On appeal to the U.S. Court of Appeals, it was argued that South Africa has a property interest in rock lobsters unlawfully harvested from its waters, and is a “victim” as defined in the restitution legislation and is accordingly entitled to restitution. On appeal it was held that under South African law rock lobsters may only be harvested subject to the regulatory scheme administered by the then Department of Marine and Coastal Management. Furthermore, under South African law, lobsters caught illegally are not the property of those who caught them, and the South African government is authorised to seize illegally harvested lobsters, sell them and retain the proceeds. Evading seizure of overharvested lobster therefore deprives South Africa of an opportunity to sell those illegally harvested lobster at market price and retain the proceeds, representing an economic loss each time an illegally harvested lobster goes unseized. It was therefore concluded that South Africa’s interest goes beyond a merely regulatory interest in administering fishing activities in its waters. This decision of the U.S Court of Appeals was handed down on 4 January 2011, with an order that the case be remanded to the district court with instructions to calculate restitution and enter an order of restitution in favour of the Republic of South Africa.

 

The extent of the restitution was hotly contested before the district court. Two different methods for calculating restitution were prepared by the Ocean and Land Resource Assessment Consultants (OLRAC). Method I focused on the costs of remediation, i.e. what it would cost South Africa to restore the rock lobster fishery to the level it would have been had the defendants not engaged in overharvesting. Method II focused on the market value of the overharvested fish. The figure reached under Method II was greater than Method I. Method II was then deemed the appropriate method. Under Method II, the losses to South Africa from the overharvesting of both West Coast and South Coast rock lobsters were calculated. However, it was found that there was no evidence that any of the South Coast rock lobsters were imported into or intended for the United States. It was held that the U.S. restitution legislation, which formed the basis for the award to South Africa, only allows for restitution for harm caused through importation to the U.S. There was therefore no basis for awarding restitution to South Africa for lobster taken in violation of South African law that was neither shipped to the U.S. nor taken for the purpose of its shipment to the U.S. Method II’s calculation of the market value of West Coast rock lobster therefore formed the basis of the award. This calculation yielded the amount of $ 29,494,800.00 which was then reduced by the $ 7,049,080.00 which the defendants had already paid to South Africa, resulting in a final award of $ 22,446,720.00. Although this final award is clearly substantial and is the largest restitution award in the history of the Lacey Act, mention must be made of the fact that the award could have been more than double the amount had there been sufficient evidence that South Coast rock lobster had also been imported to the U.S. OLRAC calculated the loss to South Africa from over-harvesting of South Coast rock lobster to have been $ 32,436,000.00. However, as far as the record had disclosed neither witness had spoken about the South Coast rock lobster and there was not sufficient evidence to show that it had been sent to the U.S. These evidentiary problems therefore ironically “cost” the South African government.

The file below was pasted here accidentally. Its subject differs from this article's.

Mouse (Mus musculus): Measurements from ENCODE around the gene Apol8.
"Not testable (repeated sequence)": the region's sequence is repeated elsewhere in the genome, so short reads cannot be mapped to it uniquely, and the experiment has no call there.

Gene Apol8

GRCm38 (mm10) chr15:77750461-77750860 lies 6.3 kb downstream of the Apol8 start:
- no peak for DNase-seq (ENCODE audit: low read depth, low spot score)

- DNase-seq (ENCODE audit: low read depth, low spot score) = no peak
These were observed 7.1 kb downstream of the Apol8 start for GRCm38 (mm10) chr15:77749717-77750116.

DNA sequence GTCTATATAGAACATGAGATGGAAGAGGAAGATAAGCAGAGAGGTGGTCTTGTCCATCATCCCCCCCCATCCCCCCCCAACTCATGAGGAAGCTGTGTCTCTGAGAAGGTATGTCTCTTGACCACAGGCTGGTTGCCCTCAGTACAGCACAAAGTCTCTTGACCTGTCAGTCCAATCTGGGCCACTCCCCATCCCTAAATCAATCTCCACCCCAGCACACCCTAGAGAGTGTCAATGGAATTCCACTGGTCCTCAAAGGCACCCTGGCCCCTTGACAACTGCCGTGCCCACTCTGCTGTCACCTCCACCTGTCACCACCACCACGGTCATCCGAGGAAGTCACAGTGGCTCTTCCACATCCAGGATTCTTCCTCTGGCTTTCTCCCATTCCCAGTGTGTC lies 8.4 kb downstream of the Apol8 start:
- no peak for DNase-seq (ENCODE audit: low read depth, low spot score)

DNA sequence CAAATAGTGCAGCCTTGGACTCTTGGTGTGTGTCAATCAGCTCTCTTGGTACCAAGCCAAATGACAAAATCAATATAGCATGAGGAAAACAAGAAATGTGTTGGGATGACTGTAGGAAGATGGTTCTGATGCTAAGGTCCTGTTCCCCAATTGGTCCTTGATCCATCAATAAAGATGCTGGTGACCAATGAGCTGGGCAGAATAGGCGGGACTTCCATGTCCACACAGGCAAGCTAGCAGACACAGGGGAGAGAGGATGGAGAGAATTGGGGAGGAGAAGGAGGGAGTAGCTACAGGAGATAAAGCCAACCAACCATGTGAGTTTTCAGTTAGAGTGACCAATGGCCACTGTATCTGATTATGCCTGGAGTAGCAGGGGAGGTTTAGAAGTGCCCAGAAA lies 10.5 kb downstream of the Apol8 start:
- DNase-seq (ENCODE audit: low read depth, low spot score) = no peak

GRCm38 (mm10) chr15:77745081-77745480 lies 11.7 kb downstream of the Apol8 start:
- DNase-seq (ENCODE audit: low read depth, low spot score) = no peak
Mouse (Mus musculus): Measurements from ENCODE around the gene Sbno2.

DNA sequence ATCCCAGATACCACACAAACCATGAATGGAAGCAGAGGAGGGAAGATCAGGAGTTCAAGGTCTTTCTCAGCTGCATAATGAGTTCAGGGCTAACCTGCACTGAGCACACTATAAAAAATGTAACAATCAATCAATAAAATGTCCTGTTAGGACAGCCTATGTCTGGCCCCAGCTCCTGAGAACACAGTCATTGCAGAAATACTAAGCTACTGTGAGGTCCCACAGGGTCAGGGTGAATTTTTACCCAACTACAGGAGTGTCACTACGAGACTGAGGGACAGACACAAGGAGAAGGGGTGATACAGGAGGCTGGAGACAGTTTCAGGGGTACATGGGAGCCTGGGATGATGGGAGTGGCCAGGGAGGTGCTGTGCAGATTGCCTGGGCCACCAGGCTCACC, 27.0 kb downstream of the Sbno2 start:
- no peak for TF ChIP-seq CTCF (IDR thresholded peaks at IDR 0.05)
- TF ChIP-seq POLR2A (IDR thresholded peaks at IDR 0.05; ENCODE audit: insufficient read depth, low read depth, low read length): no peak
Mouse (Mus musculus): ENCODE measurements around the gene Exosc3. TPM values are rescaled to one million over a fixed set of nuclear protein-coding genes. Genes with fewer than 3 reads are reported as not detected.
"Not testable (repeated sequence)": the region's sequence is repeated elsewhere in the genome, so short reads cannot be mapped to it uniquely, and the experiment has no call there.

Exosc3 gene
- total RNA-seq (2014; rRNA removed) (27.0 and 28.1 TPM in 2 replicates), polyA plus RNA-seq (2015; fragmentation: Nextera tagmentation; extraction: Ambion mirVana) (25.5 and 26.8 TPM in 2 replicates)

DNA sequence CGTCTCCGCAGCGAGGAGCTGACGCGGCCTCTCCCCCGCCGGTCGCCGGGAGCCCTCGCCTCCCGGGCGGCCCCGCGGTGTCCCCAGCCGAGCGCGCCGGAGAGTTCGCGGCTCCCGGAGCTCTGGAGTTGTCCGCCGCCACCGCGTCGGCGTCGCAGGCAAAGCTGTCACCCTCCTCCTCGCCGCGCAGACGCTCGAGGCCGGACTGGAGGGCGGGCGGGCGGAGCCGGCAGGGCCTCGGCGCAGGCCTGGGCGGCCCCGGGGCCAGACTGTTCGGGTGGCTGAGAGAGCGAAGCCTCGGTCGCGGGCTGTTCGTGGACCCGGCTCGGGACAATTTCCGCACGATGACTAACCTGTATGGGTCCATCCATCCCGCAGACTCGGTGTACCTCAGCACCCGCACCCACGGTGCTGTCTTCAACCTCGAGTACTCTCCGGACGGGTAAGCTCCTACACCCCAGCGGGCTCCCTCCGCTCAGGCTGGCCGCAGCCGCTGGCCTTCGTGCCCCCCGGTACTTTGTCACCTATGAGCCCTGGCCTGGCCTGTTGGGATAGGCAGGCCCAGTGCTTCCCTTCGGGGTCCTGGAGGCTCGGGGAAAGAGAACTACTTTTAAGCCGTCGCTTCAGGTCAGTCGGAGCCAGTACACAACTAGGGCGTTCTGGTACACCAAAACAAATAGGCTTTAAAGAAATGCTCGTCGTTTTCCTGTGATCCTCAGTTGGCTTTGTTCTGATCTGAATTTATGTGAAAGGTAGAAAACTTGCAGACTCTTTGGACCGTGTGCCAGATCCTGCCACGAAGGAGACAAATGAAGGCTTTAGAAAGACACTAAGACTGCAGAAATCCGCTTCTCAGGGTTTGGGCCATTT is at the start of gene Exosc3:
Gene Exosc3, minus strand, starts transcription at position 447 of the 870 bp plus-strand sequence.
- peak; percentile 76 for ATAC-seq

The restitution judgement was handed down on 14 June 2013. According to the Cape Times report of 17 June 2013, Desmond Stevens, the Acting Deputy Director of Fisheries, said that the Department had initially wanted more than R 537 million as restitution, but was “overjoyed” with the sum which the U.S. court had ordered. The higher amount hoped for would have been achieved had there been sufficient evidence with regard to the South Coast rock lobster. After discussion of the details with the National Prosecuting Authority and the U.S. authorities, the money will presumably be paid into the Marine Living Resources Fund. Stevens is quoted in the Cape Times as expressing a desire to utilise the money to help fight poaching. If properly managed, the amount represents a huge opportunity to curb poaching.